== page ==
Yes, it’s true, he is doing what his deity instructed in what is known as “the Great Commission”:

Go therefore and make disciples of all the nations, baptizing them in the name of the Father and the Son and the Holy Spirit, teaching them to observe all that I commanded you; and lo, I am with you always, even to the end of the age.” (Matthew 28:19-20)

So that provides Hamilton a ready excuse for indulging his compulsion to reassure himself of the veracity of his unfounded religion. It also provides him what he will consider justification for him proselytizing during traffic stops — as a Christian, by this scripture, he’s been explicitly instructed to spread his religion. He and his lawyers will, I’m sure, sue the state of Indiana on the grounds that his “religious freedom” was infringed, and the Great Commission, I’m equally sure, will be their Exhibit 1 in that case.

The problems with what Hamilton did are myriad, though, and are quite obvious. Quite aside from simply offending people who don’t want to be pelted with his Christianity during a traffic stop, it places those he stops in untenable positions, and can create conflicts of interest. First, someone who has no intention of doing so may promise Hamilton that s/he will go to his church, just to get out of a ticket; but what happens a few weeks later when s/he hasn’t shown up? Hamilton has that driver’s information, and could track him/her down later. I dare not think how that might work out! Second, what happens if the driver responds some other way, such as saying s/he won’t go to his church (whether because s/he isn’t religious, or is already committed to some other faith)? That driver risks offending Hamilton so that, perhaps, he might treat him/her more harshly. Moreover, what would Hamilton have done if he’d stopped someone who attended his own church? Might he have let that driver go without taking any action?

Put simply, Hamilton’s proselytizing compromises his job and, in turn, how the Indiana State Police relate to the public. It’s just not something they can tolerate.

In addition to suing Indiana over his firing, I also predict Hamilton will also go on the Christian lecture circuit, whining to rapt church audiences how he was fired for Jesus and simply because he “offended” people. His Christianist audiences will, no doubt, sympathize, and wonder what the problem is; why shouldn’t drivers want to hear Jesus’ gospel during traffic stops? After all, Hamilton is just looking out for their mortal souls and providing them what they need. How dare he be fired for having “offended” people?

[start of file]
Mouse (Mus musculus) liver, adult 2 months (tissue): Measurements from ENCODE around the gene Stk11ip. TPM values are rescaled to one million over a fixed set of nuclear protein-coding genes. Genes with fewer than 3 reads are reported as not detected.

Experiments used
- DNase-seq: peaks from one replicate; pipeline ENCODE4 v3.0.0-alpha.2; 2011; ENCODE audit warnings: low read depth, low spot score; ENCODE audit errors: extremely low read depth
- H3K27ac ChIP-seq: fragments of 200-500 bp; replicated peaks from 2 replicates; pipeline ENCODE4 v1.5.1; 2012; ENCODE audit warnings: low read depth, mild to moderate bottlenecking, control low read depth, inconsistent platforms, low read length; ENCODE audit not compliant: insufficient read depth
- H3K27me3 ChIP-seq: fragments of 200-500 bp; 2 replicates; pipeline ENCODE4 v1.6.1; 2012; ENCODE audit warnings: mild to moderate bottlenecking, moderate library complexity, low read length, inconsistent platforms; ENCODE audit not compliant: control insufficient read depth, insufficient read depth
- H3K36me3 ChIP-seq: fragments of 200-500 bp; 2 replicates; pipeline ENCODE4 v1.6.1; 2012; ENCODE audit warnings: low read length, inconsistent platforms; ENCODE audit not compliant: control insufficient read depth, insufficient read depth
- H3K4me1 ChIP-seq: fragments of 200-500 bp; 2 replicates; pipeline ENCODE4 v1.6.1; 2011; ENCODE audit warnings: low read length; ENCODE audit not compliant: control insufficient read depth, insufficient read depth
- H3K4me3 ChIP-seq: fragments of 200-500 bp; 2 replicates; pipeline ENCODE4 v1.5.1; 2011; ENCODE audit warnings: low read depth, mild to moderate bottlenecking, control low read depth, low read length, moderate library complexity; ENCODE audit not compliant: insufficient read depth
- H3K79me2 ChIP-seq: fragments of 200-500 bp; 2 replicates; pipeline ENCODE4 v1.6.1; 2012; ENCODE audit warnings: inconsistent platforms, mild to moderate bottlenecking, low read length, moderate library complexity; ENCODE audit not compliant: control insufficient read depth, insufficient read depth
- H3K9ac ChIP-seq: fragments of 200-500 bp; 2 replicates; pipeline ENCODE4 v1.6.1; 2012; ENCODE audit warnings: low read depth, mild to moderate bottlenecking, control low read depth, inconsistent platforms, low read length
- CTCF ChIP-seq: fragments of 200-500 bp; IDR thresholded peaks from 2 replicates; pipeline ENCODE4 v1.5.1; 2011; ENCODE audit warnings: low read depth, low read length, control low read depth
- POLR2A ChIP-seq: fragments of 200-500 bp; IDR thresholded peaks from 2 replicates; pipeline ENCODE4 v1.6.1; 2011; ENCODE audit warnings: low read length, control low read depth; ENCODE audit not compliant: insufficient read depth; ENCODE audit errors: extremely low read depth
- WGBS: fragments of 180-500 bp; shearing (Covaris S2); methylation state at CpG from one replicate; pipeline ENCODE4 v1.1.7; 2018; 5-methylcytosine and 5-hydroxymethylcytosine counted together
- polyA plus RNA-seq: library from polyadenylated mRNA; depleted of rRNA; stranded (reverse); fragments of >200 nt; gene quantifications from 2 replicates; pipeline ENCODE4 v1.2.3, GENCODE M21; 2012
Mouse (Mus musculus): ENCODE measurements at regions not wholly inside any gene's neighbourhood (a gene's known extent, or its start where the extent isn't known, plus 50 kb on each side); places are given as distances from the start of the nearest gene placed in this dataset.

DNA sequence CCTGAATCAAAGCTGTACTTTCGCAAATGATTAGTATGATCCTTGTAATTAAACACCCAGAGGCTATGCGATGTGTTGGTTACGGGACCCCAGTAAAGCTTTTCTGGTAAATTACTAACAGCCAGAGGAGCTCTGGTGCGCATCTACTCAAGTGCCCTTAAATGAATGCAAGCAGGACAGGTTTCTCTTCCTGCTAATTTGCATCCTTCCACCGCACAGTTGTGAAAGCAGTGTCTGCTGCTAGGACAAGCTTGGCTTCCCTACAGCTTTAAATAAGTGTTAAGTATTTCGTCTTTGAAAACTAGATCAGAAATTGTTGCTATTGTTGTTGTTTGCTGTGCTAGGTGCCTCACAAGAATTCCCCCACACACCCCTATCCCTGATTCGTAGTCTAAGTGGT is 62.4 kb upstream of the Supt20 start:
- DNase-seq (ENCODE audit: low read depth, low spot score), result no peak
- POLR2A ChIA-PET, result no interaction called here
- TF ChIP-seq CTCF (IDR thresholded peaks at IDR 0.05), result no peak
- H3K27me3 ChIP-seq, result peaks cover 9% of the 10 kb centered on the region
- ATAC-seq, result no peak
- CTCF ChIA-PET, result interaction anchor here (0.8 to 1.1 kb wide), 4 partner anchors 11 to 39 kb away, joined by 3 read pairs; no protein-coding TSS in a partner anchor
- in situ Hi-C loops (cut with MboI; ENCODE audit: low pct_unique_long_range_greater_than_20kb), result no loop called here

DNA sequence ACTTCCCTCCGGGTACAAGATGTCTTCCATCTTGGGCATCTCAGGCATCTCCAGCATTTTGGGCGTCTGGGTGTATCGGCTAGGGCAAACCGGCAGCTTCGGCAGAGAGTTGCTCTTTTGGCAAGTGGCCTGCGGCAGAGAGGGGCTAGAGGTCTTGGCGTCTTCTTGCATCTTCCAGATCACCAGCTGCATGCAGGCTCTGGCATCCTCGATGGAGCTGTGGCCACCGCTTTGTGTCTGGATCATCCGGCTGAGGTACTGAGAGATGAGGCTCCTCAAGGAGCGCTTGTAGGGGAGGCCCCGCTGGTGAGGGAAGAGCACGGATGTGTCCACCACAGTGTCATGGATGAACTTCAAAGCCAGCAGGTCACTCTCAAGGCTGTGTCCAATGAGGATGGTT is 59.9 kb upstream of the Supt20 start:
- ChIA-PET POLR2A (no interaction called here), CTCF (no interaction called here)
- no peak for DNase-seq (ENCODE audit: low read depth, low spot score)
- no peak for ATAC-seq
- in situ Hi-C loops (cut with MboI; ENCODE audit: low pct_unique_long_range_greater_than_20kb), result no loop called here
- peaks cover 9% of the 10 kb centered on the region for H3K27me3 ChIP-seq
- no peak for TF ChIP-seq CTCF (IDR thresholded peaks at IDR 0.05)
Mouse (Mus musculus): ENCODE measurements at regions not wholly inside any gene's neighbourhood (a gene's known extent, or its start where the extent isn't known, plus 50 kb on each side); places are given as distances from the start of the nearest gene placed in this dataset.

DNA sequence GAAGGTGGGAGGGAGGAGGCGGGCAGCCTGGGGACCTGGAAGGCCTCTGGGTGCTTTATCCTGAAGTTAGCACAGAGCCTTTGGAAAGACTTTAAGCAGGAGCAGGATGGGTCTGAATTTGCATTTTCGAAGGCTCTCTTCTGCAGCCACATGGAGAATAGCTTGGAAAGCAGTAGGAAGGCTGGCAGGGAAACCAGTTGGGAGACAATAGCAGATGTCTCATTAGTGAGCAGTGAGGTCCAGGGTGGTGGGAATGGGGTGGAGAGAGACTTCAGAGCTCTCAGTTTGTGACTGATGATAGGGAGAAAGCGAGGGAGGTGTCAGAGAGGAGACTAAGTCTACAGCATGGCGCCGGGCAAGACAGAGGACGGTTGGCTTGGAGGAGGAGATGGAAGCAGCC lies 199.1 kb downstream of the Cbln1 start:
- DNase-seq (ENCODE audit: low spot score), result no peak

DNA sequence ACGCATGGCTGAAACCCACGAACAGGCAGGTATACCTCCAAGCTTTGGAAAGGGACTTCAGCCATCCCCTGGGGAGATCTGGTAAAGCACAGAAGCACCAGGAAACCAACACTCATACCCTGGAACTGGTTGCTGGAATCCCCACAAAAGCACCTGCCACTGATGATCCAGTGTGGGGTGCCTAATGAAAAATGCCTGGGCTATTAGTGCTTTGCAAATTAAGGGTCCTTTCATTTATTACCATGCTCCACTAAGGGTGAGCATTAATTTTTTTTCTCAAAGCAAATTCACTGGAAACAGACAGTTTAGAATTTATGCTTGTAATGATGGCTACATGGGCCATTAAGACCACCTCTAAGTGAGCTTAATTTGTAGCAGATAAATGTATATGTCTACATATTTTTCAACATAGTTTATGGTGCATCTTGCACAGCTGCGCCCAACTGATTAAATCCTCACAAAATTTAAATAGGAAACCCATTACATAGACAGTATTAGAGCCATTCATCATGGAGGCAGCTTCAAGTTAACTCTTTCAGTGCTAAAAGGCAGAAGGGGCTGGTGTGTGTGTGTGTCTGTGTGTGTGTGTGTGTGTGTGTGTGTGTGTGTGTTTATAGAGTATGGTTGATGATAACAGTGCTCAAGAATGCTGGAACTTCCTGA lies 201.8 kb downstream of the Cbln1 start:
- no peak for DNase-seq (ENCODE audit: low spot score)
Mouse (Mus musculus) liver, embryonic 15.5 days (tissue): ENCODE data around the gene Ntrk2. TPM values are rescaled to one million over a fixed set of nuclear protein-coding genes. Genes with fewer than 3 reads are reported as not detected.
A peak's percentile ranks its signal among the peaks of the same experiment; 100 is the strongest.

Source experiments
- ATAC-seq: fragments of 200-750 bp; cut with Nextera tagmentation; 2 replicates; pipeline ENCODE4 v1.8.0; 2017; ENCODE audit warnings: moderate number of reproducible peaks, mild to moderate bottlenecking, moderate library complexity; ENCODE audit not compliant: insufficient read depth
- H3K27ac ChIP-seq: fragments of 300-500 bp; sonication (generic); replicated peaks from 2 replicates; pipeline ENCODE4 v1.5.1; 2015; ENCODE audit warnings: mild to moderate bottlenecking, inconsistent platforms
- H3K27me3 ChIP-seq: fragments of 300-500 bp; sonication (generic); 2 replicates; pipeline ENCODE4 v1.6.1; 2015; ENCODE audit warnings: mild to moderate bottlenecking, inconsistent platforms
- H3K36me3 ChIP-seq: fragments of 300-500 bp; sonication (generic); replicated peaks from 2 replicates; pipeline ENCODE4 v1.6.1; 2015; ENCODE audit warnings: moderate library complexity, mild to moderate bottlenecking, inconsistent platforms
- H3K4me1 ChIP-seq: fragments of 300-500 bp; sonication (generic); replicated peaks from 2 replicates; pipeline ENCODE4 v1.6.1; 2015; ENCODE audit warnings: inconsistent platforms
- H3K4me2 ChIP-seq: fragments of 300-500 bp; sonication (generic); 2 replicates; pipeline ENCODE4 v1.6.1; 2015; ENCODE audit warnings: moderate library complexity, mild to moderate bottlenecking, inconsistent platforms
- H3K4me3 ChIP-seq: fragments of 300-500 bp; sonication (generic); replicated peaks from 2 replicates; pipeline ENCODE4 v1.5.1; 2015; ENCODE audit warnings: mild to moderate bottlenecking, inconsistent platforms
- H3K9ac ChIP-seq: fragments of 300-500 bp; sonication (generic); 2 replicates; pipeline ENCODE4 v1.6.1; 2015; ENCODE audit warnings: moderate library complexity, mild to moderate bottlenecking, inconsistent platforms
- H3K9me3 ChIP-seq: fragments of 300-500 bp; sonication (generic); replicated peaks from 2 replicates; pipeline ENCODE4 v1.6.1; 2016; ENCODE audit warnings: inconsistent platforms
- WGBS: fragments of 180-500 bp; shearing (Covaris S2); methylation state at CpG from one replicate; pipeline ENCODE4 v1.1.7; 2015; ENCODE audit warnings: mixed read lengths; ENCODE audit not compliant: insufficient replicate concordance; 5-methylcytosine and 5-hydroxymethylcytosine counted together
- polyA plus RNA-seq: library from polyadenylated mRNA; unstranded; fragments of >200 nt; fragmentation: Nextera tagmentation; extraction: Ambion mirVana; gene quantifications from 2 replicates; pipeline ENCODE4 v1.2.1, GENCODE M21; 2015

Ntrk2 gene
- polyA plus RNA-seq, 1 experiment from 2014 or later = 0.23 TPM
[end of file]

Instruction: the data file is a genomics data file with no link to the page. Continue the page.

I won’t even address the (poor) ethics of proselytizing to a captive audience … which is what a driver whom Hamilton has stopped, is. Christianists generally dismiss this particular issue; they happily proselytize in all sorts of closed settings, such as in prisons, schools, etc. It never occurs to them that it’s an underhanded tactic.

These Christianists won’t understand — or worse, will simply refuse even to begin to comprehend — what I explained above, which is that “offending” stopped drivers is the least of the problems which result from what Hamilton did. All they care about is their precious Jesus and making sure everyone else worships him as they do. Because really, what this boils down to is, Christianists are both selfish (seeing things only in their own way and never through anyone else’s perspective) and infantile (always demanding they run things whereas no one else is permitted to have any say in anything, ever).

P.S. I love how proselytizers like Hamilton always assume people have never heard of their Jesus … as though someone could have lived in the US for at least 16 years (thus being eligible to drive) yet never have heard of him. No American of driving age can possibly fail to know about Jesus, period. So why do Hamilton and his ilk think they have? I’ve never understood this assumption.

Update: Former trooper Hamilton truly is the unrepentant militant Christianist I’d assumed he is, as this story by WRTV-TV in Indianapolis reveals (cached). He’s a “soldier for Jesus” who’s simply following the commands of his Almighty. The poor little thing just can’t help but shove his Jesus down the throats of drivers he stops. Also, as I’d assumed, he clearly has a cadre of supporters who are just as unrepentantly militant as he is. I expect an uproar over his firing.

Photo credit: Indiana State Police, via Indianapolis Star.